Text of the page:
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8 Weeks. 8 loooong weeks. That is how long I’ve had either a cast or some sort of splint on my right hand. Considering that I am right hand dominant it has really put a damper in many things of the day to day things I need to do. Writing is very difficult and hardly legible. I can type okay now that I have a ‘typing friendly’ splint. But the biggest challenge has been my kitchen activities. I can’t work a knife so chopping is very difficult. For the few canned items we use, the can opener is a huge challenge. Even removing hot dishes from the oven is iffy since I lack the strength to safely pull them out. Keeping it simple in the kitchen has been my motto for sometime but has become extremely important over these past two months. Here are my 7 favorite tips.
1. Plan your menu
You might know that I have
an obsession with a passion for menu planning. I function much better with a plan in place. This plan also helps me with my kitchen time. I can look at my plan and know that I need to take something out of the freezer or start the crock pot by a certain time. It also allows me to utilize tips 2-6 below.
2. Do the work in advance
Cooking things ahead of time makes my life easier! Joe has been acting as sous chef for me while my hand is out of commission. With our menu plan in place we’ll do a big cook up on Sunday afternoon and prepare meats and veggies in advance. They are stored in the fridge and then I can simply reheat and flavor as needed at meal time. Read more about this concept from Melissa at The Clothes Make the Girl.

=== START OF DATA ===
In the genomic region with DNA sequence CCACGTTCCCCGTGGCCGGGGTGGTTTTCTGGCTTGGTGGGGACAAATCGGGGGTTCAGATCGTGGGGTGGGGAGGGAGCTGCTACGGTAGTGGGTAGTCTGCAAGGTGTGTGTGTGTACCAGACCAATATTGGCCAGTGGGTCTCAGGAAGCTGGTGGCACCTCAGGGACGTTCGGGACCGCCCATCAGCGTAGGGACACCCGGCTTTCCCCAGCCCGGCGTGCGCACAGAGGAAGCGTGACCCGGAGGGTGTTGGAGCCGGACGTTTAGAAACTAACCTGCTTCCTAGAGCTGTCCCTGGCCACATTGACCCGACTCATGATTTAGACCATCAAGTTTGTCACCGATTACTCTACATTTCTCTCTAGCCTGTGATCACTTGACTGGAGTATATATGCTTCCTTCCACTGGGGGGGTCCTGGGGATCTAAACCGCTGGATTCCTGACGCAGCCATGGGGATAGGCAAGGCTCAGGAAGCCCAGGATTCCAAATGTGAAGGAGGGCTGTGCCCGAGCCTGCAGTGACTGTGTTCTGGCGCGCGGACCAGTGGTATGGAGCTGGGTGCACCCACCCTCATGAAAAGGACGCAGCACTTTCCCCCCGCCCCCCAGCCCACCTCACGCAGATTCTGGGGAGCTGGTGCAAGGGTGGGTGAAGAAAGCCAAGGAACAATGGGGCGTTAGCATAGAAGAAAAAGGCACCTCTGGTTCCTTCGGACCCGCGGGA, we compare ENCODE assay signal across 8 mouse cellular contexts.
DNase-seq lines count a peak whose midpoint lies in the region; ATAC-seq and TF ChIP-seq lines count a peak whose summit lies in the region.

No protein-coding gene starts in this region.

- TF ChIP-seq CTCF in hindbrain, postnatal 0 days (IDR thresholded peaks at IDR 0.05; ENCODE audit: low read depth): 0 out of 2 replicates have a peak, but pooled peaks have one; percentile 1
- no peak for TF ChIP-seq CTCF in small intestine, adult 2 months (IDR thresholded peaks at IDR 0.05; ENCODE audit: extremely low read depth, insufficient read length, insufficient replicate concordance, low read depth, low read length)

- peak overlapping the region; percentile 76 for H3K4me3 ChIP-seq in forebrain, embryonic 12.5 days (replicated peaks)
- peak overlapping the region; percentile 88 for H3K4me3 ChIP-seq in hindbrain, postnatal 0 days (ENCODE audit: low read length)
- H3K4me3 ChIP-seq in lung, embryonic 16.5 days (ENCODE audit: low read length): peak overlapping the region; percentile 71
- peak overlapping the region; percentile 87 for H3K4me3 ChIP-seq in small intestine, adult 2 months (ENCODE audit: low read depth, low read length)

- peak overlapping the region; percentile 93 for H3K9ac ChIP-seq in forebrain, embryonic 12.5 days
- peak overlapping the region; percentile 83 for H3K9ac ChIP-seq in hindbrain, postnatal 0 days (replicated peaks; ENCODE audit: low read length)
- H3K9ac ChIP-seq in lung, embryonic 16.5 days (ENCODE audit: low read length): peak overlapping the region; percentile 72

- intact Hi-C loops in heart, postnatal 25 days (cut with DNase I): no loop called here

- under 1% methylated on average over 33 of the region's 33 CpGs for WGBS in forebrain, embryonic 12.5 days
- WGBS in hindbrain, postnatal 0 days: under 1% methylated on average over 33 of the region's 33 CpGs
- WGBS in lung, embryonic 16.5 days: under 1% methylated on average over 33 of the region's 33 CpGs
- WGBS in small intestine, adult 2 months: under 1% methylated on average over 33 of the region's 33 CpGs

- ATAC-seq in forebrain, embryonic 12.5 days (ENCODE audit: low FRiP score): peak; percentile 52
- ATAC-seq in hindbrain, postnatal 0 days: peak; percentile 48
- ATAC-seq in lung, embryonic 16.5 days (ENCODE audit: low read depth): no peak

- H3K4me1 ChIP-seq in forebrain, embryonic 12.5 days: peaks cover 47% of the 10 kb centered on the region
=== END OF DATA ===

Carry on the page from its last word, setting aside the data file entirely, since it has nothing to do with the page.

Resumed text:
3. Enlist help
I enlist help! Not just human help (I do get that) but all kinds of help. My crock pot is one of my favorite helpers. I also love my rice cooker and food processor. By planning menus in advance I plan my meals around how busy the day will be. If I know I have to be out and about late in the afternoon on Tuesday, I’ll plan a meal I can put in the crock pot Tuesday morning.
4. Variety is nice but not always necessary
We tend to have the same things for breakfast each week. Often eggs and toast or oatmeal. I’m grain-free right now so breakfast is a bit challenging but I still keep it simple. During the winter we also tend to eat the same veggies each week. Cabbage and carrots are cheap so they show up on the menu quite often. I do try to cook them slightly different (without expending too much brain energy coming up with a new recipe) but they are still cabbage and carrots.
5. Cook once, eat twice
This is somewhat like #2 but a little bit different. When I cook a big roast or a pot of beans it becomes more than one meal. I tend to go a little crazy with the beans and make a pot big enough to become three or even four meals. Those are Stretchy Beans. I figure the part that takes time (soaking and cooking) is already done so I might as well take advantage of it. I also stash extra cooked beans and meat in the freezer to have later. You can even do this with entire meals. Jessica from Delicious Obsessions has a great post on batch cooking.
6. Utilize leftovers
If I don’t put something in the freezer to use later, we do our best to keep it front and center in the fridge and eat it up. Front and center is important because if it goes to the back… well, we just call those science experiments. I love glass dishes for leftovers so I can see what is in the container (plus I don’t have to worry about the whole BPA thing). Joe often takes leftovers for lunch or Christopher and I eat them. If I know that my menu plan includes several meals that are likely to have leftovers then we’ll have a leftover night. That might end up being an interesting combo of dishes but that is okay.
7. Have a back up plan
Even with a menu plan in place, I always have a back up plan. This is a list of dishes that I can make on a moments notice (or around 30 minutes). I keep the ingredients on hand for these which is super helpful in allowing us a home cooked meal instead of a take out pizza.
Your turn. What do you do to keep things simple in the kitchen?
Shared at Simple Lives Thursday